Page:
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Port Of Aqaba City
  • A gas leak in Aqaba, Jordan killed at least thirteen people and injured more than 250. A storage container carrying between 25 and 30 tonnes of chlorine gas fell as it was being exported to Djibouti, releasing the gas.
  • A video of the incident on state TV shows the container being dropped onto the deck of the ship and a yellow colored gas spreading through the air as people try to evacuate. The accident seems to be a result of the crane malfunctioning.
  • If chlorine is inhaled at high levels, it can cause life-threatening damage. A nearby beach in Aqaba was evacuated as a safety precaution, and residents who live in the nearest residential area, about 25 kilometers (15 miles) away, were advised to stay inside and close windows.
  • Jordan’s Prime Minister Bisher al-Khasawneh traveled to Aqaba and visited some of the injured at the hospital. He also formed a team led by the interior minister to investigate the incident.

All views expressed in this editorial are solely that of the author, and are not expressed on behalf of The Analyst, its affiliates, or staff.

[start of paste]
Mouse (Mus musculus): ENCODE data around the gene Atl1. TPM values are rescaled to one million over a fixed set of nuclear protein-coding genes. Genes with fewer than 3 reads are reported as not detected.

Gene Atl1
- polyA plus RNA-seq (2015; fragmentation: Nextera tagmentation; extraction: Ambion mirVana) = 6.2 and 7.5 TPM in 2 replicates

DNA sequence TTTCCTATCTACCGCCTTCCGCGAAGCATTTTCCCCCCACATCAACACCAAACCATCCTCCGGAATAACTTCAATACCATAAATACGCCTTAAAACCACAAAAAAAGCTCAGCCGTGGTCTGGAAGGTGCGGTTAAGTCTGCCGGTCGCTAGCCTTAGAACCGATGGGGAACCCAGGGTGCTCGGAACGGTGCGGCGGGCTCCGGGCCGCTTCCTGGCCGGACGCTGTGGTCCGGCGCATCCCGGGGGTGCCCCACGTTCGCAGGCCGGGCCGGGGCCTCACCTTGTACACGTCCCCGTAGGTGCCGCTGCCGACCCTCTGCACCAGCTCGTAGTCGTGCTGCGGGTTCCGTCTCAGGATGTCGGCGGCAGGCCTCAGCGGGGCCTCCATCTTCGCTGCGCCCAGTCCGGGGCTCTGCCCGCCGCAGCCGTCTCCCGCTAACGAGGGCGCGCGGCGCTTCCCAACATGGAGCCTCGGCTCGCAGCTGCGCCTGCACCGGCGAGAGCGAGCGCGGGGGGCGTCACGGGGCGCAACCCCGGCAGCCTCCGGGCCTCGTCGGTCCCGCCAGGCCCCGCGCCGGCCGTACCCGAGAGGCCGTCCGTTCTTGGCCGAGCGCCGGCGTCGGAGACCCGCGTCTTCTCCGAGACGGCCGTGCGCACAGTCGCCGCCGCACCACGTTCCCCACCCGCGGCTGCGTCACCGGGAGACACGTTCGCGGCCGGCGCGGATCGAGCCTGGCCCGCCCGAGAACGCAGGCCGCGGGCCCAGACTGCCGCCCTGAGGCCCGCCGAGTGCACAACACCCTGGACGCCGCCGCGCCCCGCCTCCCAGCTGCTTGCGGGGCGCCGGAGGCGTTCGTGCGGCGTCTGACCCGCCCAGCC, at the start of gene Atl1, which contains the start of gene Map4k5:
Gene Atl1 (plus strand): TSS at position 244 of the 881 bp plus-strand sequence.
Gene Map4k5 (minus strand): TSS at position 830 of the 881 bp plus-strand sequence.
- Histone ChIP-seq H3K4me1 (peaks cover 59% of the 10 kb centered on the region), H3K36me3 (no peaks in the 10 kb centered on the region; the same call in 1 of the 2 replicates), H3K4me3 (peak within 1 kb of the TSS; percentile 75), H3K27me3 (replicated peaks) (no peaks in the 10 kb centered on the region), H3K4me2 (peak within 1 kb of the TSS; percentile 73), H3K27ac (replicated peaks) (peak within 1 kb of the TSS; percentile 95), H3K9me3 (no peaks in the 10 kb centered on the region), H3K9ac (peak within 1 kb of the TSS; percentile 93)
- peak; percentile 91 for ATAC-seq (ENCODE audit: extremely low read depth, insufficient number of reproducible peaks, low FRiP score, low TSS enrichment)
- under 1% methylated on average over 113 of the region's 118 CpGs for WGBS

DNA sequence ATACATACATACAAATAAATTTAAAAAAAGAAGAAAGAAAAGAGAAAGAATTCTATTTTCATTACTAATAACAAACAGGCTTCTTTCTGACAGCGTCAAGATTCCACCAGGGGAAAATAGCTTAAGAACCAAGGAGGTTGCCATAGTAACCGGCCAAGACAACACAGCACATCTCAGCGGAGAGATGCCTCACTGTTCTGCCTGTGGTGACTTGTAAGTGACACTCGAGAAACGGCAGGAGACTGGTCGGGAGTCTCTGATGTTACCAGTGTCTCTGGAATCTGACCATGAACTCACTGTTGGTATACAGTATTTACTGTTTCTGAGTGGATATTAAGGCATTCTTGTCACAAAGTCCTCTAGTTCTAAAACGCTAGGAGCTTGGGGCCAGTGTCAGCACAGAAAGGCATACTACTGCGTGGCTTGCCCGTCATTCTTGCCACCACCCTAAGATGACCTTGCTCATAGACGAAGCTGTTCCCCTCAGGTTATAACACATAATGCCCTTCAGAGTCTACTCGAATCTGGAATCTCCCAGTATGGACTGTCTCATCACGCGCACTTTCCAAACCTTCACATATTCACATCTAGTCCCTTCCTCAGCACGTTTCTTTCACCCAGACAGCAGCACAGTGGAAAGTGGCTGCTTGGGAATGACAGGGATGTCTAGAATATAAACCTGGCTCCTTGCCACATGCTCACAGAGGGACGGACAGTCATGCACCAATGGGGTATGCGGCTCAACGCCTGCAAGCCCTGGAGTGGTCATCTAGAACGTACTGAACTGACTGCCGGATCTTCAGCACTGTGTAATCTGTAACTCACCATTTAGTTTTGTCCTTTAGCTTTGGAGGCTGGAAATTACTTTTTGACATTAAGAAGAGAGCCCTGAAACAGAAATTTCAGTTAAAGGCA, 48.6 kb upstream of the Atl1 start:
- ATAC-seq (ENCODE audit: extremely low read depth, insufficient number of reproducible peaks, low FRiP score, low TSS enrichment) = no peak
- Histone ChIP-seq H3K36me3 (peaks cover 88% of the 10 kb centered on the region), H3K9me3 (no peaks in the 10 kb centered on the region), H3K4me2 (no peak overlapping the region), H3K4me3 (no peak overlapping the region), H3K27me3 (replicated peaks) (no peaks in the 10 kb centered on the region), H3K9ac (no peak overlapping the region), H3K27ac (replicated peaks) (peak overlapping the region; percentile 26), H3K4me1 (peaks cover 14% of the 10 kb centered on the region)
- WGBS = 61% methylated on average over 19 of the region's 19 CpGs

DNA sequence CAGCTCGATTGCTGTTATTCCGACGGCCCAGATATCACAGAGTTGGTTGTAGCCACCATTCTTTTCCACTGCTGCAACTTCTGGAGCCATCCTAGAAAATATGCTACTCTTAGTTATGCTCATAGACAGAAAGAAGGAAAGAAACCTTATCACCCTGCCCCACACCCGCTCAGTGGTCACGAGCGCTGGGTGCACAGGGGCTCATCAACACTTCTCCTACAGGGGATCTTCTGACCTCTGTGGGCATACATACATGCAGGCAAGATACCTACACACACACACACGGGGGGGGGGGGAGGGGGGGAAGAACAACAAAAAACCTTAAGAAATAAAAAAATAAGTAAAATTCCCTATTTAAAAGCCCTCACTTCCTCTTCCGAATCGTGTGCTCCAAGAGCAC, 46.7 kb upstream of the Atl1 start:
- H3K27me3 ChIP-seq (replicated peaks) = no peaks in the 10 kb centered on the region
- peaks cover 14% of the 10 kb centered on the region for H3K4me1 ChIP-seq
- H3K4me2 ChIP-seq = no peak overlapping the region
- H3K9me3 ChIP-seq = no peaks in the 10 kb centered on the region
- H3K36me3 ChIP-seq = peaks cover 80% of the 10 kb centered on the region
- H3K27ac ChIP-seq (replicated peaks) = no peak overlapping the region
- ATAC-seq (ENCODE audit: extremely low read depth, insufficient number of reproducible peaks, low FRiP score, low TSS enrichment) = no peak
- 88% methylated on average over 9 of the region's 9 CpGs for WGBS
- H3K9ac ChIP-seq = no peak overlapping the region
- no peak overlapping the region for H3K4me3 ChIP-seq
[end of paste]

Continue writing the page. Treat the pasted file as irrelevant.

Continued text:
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Daily Brief

Russian Missile Sets Ukraine Shopping Center on Fire

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781px Nevsky Centre Shopping Mall in Russia
  • A busy shopping center in Ukraine was set on fire by Russian missiles on Monday, killing at least thirteen people and injuring dozens. The total number of casualties is still unknown.
  • Ukrainian President Volodymyr Zelensky stated that “The number of victims is impossible to imagine” and that there could have been up to 1,000 people in the mall.
  • The attack came during the G7 summit, where world leaders condemned recent atrocities and promised to support Ukraine “for as long as it takes” in a joint statement. President Zelensky spoke to the leaders at the summit and stated that he wants the war to end before winter.